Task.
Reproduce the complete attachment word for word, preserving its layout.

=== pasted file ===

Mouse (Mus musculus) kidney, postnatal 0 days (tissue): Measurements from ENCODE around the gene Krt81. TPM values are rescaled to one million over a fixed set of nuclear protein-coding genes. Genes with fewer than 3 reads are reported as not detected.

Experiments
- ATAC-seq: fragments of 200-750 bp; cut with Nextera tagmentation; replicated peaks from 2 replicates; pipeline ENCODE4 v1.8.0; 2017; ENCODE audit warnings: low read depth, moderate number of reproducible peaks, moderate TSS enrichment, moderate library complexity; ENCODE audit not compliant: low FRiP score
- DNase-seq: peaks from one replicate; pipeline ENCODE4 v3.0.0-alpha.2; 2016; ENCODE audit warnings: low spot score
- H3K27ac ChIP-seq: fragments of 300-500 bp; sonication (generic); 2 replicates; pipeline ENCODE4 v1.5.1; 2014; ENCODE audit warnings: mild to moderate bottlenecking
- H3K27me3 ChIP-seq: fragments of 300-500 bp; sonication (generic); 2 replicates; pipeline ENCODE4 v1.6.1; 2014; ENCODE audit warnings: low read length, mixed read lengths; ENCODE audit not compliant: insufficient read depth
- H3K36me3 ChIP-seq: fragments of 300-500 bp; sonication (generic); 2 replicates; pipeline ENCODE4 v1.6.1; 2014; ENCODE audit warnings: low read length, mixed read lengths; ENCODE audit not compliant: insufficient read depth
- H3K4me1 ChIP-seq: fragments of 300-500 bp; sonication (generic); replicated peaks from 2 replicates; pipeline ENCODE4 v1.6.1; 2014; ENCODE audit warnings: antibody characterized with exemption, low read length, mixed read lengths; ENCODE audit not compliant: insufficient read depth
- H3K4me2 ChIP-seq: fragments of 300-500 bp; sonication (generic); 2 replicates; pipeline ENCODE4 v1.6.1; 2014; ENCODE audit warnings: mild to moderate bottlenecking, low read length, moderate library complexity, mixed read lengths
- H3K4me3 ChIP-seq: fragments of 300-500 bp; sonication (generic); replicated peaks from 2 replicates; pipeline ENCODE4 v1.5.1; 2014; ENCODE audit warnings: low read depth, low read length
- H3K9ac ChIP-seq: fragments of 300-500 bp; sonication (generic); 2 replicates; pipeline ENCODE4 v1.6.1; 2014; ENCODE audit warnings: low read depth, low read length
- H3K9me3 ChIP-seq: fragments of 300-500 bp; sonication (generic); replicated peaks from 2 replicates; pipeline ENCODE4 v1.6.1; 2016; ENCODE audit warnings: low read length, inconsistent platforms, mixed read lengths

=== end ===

Mouse (Mus musculus) kidney, postnatal 0 days (tissue): Measurements from ENCODE around the gene Krt81. TPM values are rescaled to one million over a fixed set of nuclear protein-coding genes. Genes with fewer than 3 reads are reported as not detected.

Experiments
- ATAC-seq: fragments of 200-750 bp; cut with Nextera tagmentation; replicated peaks from 2 replicates; pipeline ENCODE4 v1.8.0; 2017; ENCODE audit warnings: low read depth, moderate number of reproducible peaks, moderate TSS enrichment, moderate library complexity; ENCODE audit not compliant: low FRiP score
- DNase-seq: peaks from one replicate; pipeline ENCODE4 v3.0.0-alpha.2; 2016; ENCODE audit warnings: low spot score
- H3K27ac ChIP-seq: fragments of 300-500 bp; sonication (generic); 2 replicates; pipeline ENCODE4 v1.5.1; 2014; ENCODE audit warnings: mild to moderate bottlenecking
- H3K27me3 ChIP-seq: fragments of 300-500 bp; sonication (generic); 2 replicates; pipeline ENCODE4 v1.6.1; 2014; ENCODE audit warnings: low read length, mixed read lengths; ENCODE audit not compliant: insufficient read depth
- H3K36me3 ChIP-seq: fragments of 300-500 bp; sonication (generic); 2 replicates; pipeline ENCODE4 v1.6.1; 2014; ENCODE audit warnings: low read length, mixed read lengths; ENCODE audit not compliant: insufficient read depth
- H3K4me1 ChIP-seq: fragments of 300-500 bp; sonication (generic); replicated peaks from 2 replicates; pipeline ENCODE4 v1.6.1; 2014; ENCODE audit warnings: antibody characterized with exemption, low read length, mixed read lengths; ENCODE audit not compliant: insufficient read depth
- H3K4me2 ChIP-seq: fragments of 300-500 bp; sonication (generic); 2 replicates; pipeline ENCODE4 v1.6.1; 2014; ENCODE audit warnings: mild to moderate bottlenecking, low read length, moderate library complexity, mixed read lengths
- H3K4me3 ChIP-seq: fragments of 300-500 bp; sonication (generic); replicated peaks from 2 replicates; pipeline ENCODE4 v1.5.1; 2014; ENCODE audit warnings: low read depth, low read length
- H3K9ac ChIP-seq: fragments of 300-500 bp; sonication (generic); 2 replicates; pipeline ENCODE4 v1.6.1; 2014; ENCODE audit warnings: low read depth, low read length
- H3K9me3 ChIP-seq: fragments of 300-500 bp; sonication (generic); replicated peaks from 2 replicates; pipeline ENCODE4 v1.6.1; 2016; ENCODE audit warnings: low read length, inconsistent platforms, mixed read lengths